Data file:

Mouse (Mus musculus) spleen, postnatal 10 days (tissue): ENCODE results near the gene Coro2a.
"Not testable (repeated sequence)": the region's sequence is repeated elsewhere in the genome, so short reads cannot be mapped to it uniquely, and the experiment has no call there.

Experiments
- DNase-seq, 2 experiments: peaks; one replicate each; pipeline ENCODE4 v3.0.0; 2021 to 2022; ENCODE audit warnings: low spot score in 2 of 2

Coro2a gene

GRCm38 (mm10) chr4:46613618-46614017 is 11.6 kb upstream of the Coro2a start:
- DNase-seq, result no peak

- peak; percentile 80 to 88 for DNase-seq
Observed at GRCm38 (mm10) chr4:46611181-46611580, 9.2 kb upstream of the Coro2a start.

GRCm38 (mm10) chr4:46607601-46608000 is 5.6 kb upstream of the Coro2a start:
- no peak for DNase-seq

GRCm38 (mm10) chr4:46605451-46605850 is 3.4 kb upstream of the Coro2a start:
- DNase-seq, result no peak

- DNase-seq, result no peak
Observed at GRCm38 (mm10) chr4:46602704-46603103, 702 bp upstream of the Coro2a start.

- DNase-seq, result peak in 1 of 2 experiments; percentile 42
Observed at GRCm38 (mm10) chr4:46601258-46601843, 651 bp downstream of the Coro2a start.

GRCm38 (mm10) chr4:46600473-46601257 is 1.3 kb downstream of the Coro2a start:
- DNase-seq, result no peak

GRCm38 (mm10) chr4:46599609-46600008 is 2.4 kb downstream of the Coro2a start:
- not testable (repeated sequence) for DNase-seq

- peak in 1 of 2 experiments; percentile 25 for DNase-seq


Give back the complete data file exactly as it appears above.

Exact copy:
Mouse (Mus musculus) spleen, postnatal 10 days (tissue): ENCODE results near the gene Coro2a.
"Not testable (repeated sequence)": the region's sequence is repeated elsewhere in the genome, so short reads cannot be mapped to it uniquely, and the experiment has no call there.

Experiments
- DNase-seq, 2 experiments: peaks; one replicate each; pipeline ENCODE4 v3.0.0; 2021 to 2022; ENCODE audit warnings: low spot score in 2 of 2

Coro2a gene

GRCm38 (mm10) chr4:46613618-46614017 is 11.6 kb upstream of the Coro2a start:
- DNase-seq, result no peak

- peak; percentile 80 to 88 for DNase-seq
Observed at GRCm38 (mm10) chr4:46611181-46611580, 9.2 kb upstream of the Coro2a start.

GRCm38 (mm10) chr4:46607601-46608000 is 5.6 kb upstream of the Coro2a start:
- no peak for DNase-seq

GRCm38 (mm10) chr4:46605451-46605850 is 3.4 kb upstream of the Coro2a start:
- DNase-seq, result no peak

- DNase-seq, result no peak
Observed at GRCm38 (mm10) chr4:46602704-46603103, 702 bp upstream of the Coro2a start.

- DNase-seq, result peak in 1 of 2 experiments; percentile 42
Observed at GRCm38 (mm10) chr4:46601258-46601843, 651 bp downstream of the Coro2a start.

GRCm38 (mm10) chr4:46600473-46601257 is 1.3 kb downstream of the Coro2a start:
- DNase-seq, result no peak

GRCm38 (mm10) chr4:46599609-46600008 is 2.4 kb downstream of the Coro2a start:
- not testable (repeated sequence) for DNase-seq

- peak in 1 of 2 experiments; percentile 25 for DNase-seq